bviously in this discussion between the noble Lords, Lord Wallace and Lord Stoddart, terminology is very important. It is important to me, too. My noble friend Lord Tugendhat reminded us how it all started, and in some ways his words are a caution to us all. When we joined the Common Market, as it was then called, there were three treaties: the European Coal and Steel Community treaty signed in 1951; the European Atomic Energy Community treaty, usually known as EURATOM; and the European Economic Community treaty, usually abbreviated to the EEC, set up by the Treaty of Rome in 1957. Collectively those treaties form what were known as the European Communities.
I am grateful to the Minister for explaining why he opposed this amendment. He did so because he said that we would be led into an exhausting procedure. He said it in such a tired way that there was a wave of sympathy, mainly because he is such a hard-working Minister. I then asked myself, what am I proposing that will exhaust him? It is merely that instead of putting the onus on those who wish to question something by putting down a Prayer to cause a debate, identical procedure would be followed in drawing up the changes that they be subject to affirmative resolution. I cannot see that that would cause the Minister a substantial period of exhaustion. Given his good track record in these matters, I do not think that it presents him with any problem at all.
We come back to whether our Delegated Powers and Regulatory Reform Committee is right in saying that this will be a strictly technical area. I would not have moved this amendment if I could agree with that 100 per cent and accept it as fact. I think that we are dealing with what could be a highly complicated area. The large number of changes that will be made as we move from one terminology to the other could have unintended consequences, which is why I proposed this amendment—and, presumably, is why the whole of the Liberal Democrat Party voted for an identical amendment in the other place. I am not aware of any Liberal Democrat in the other place who supported the Government. They all voted for this amendment—and I agree with them. However, what I do not agree with is the noble Lord, Lord Wallace of Saltaire, accusing me of playing games. He said that he was not interested in playing games with the Opposition. I tell him that this is not a game: it is a serious issue. It is all about parliamentary accountability. On many occasions, I have supported his noble friends who have proposed identical amendments on moving from the negative to the affirmative resolution procedure, and I will do so again. However, I do not regard it as a game. I regard it as serious parliamentary politics; holding the Government to account.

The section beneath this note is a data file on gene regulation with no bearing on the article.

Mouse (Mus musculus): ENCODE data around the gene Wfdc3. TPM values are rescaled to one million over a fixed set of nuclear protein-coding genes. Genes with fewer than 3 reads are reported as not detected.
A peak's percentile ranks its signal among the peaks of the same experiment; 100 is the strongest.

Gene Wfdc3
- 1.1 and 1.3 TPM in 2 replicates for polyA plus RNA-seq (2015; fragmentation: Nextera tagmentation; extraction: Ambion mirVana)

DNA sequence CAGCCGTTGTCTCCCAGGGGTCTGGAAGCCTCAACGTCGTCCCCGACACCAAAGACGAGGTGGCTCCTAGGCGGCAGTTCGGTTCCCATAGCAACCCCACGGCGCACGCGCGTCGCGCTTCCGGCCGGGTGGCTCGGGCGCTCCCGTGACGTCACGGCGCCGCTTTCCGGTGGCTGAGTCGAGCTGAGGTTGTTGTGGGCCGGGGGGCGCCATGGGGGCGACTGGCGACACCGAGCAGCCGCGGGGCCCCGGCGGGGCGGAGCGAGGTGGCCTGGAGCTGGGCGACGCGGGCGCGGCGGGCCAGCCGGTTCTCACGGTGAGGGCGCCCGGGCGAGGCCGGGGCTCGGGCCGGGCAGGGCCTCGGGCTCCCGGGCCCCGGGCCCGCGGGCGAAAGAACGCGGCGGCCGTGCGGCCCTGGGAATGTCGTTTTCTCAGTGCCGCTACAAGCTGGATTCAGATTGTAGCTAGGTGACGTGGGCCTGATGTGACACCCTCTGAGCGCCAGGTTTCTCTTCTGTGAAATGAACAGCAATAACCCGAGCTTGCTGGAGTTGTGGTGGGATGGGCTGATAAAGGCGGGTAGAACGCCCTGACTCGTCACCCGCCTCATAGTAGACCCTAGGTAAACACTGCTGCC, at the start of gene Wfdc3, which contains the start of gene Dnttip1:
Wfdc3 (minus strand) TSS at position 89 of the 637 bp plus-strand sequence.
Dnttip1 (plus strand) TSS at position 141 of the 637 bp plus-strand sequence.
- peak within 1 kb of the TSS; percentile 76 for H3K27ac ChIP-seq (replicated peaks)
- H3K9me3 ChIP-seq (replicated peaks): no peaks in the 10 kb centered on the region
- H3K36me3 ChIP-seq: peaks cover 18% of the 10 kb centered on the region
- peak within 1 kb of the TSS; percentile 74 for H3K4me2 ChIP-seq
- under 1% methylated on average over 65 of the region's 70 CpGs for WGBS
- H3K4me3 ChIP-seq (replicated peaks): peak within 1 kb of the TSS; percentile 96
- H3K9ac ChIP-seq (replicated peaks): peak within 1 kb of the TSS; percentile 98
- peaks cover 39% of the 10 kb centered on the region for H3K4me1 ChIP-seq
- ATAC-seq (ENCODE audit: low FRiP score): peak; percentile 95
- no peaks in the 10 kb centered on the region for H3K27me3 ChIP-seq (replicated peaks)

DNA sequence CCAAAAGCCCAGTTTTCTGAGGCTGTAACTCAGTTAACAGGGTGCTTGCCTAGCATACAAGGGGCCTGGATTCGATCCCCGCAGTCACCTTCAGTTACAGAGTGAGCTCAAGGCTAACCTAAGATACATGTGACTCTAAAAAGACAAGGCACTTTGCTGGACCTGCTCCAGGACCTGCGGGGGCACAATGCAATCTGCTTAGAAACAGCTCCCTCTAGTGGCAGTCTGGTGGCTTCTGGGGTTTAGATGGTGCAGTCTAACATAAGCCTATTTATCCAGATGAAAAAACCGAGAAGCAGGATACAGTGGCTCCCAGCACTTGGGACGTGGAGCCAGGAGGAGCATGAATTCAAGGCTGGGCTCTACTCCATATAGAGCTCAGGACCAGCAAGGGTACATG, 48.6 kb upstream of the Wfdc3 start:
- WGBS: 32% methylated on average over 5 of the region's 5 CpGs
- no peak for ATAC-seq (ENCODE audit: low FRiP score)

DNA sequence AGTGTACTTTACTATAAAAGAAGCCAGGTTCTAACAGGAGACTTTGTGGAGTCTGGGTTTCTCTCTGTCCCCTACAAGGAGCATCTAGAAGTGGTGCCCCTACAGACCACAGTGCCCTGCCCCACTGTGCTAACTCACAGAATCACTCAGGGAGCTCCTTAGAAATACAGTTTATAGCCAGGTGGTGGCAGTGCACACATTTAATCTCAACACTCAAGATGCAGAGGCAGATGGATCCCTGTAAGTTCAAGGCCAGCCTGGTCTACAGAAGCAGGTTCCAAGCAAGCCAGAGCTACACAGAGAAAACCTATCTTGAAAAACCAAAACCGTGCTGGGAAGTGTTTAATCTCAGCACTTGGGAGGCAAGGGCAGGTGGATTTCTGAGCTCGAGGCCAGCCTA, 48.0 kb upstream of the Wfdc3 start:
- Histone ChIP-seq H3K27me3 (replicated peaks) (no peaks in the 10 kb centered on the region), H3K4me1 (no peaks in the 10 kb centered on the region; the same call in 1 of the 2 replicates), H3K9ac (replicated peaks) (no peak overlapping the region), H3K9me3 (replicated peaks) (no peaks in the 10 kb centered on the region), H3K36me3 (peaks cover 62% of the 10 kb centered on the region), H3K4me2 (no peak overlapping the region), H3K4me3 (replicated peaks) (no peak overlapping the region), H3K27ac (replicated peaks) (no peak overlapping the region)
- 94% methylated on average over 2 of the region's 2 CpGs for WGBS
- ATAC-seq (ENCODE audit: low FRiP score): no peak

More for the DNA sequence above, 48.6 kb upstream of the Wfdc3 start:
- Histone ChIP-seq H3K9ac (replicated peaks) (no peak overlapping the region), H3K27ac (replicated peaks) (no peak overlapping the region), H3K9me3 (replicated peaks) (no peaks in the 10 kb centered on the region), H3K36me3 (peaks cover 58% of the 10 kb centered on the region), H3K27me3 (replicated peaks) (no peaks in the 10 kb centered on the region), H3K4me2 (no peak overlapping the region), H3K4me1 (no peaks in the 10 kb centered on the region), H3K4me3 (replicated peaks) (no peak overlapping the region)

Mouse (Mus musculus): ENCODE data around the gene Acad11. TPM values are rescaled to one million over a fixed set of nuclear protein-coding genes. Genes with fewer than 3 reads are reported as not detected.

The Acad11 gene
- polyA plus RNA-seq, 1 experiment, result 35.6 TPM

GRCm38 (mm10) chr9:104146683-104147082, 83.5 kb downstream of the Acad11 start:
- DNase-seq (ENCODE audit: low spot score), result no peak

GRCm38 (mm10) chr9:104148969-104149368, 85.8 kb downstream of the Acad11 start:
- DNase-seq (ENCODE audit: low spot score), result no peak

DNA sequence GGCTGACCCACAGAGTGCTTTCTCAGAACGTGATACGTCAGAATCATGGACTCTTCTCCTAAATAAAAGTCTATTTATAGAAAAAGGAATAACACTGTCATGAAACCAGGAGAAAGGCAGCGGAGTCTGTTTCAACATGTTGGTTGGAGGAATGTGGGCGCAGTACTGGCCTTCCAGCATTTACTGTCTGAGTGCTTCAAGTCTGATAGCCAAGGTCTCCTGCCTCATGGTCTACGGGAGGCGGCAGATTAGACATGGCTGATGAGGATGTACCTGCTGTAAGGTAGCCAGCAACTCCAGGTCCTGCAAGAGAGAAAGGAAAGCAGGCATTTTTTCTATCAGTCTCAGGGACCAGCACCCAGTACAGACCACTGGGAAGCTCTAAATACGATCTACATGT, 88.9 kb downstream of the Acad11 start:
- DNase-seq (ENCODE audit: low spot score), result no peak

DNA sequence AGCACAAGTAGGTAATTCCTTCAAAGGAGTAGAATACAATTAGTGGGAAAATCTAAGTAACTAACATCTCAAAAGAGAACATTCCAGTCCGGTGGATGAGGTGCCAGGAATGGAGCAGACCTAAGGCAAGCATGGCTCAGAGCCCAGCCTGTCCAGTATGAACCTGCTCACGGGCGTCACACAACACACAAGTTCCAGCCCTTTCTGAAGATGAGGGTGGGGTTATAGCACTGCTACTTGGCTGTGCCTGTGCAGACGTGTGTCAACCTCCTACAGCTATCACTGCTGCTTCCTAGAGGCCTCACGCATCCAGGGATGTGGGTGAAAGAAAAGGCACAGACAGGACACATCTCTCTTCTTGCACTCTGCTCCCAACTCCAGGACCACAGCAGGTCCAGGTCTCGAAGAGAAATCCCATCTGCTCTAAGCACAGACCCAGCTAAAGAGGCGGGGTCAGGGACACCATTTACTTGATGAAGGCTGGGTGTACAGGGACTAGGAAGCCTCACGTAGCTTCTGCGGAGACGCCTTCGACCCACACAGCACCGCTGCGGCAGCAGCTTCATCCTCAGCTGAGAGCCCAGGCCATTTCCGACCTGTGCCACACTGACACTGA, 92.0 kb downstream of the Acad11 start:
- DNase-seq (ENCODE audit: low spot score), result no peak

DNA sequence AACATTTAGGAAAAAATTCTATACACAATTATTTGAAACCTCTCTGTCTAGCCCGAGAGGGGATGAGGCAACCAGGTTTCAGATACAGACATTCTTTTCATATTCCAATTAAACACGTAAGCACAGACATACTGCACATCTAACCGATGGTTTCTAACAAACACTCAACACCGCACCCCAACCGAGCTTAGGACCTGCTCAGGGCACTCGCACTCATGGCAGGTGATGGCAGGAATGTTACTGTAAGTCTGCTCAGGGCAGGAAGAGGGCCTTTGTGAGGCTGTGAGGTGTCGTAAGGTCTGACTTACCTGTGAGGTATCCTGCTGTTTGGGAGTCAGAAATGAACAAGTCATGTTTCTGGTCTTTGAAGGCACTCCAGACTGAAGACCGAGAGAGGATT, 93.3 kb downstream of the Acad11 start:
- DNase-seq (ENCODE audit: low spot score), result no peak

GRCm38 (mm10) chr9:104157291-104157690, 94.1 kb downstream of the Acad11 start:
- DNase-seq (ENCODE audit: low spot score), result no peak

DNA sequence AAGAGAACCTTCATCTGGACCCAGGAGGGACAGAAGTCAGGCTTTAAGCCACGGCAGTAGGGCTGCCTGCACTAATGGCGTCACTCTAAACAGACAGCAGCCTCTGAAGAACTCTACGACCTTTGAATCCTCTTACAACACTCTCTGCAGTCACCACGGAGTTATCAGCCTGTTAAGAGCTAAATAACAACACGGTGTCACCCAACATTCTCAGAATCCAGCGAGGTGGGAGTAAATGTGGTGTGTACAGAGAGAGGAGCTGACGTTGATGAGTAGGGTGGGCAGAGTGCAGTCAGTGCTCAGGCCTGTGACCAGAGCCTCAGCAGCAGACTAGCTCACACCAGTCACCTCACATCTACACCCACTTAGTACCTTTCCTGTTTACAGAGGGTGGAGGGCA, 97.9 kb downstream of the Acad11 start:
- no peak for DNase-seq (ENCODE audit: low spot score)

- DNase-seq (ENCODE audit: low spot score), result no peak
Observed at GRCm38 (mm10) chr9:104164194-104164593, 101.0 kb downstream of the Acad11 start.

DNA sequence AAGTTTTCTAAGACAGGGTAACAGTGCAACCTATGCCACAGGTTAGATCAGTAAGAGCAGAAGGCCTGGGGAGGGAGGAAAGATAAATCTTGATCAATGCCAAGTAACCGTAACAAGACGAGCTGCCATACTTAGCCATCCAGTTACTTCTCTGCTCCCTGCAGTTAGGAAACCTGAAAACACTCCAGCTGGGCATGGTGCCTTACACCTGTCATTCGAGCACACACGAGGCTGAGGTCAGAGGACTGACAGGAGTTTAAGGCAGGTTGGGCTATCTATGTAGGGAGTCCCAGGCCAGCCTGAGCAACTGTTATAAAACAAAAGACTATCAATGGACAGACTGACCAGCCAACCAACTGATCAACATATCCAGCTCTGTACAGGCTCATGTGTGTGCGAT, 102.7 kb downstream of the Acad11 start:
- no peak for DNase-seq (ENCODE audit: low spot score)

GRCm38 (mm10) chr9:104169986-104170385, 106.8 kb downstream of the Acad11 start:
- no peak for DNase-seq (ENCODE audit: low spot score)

I know that the noble Lord is only following what the noble Lord, Lord McNally, said the other day when he accused me of setting elephant traps. Well, I have news for him. This is not so much an elephant trap as a mousetrap. I am in the presence of the noble Lord, Lord Willoughby de Broke, who owns St Martin's Theatre, where "The Mousetrap" is the longest running show in town. So far as concerns this amendment, I will tell you whodunit—they done it! The Liberal Democrats did it in another place—they supported it and voted for it. I reckon that they are in danger of becoming the longest running farce in Westminster. We shall now see what they do and judge them accordingly. I wish to test the opinion of the House.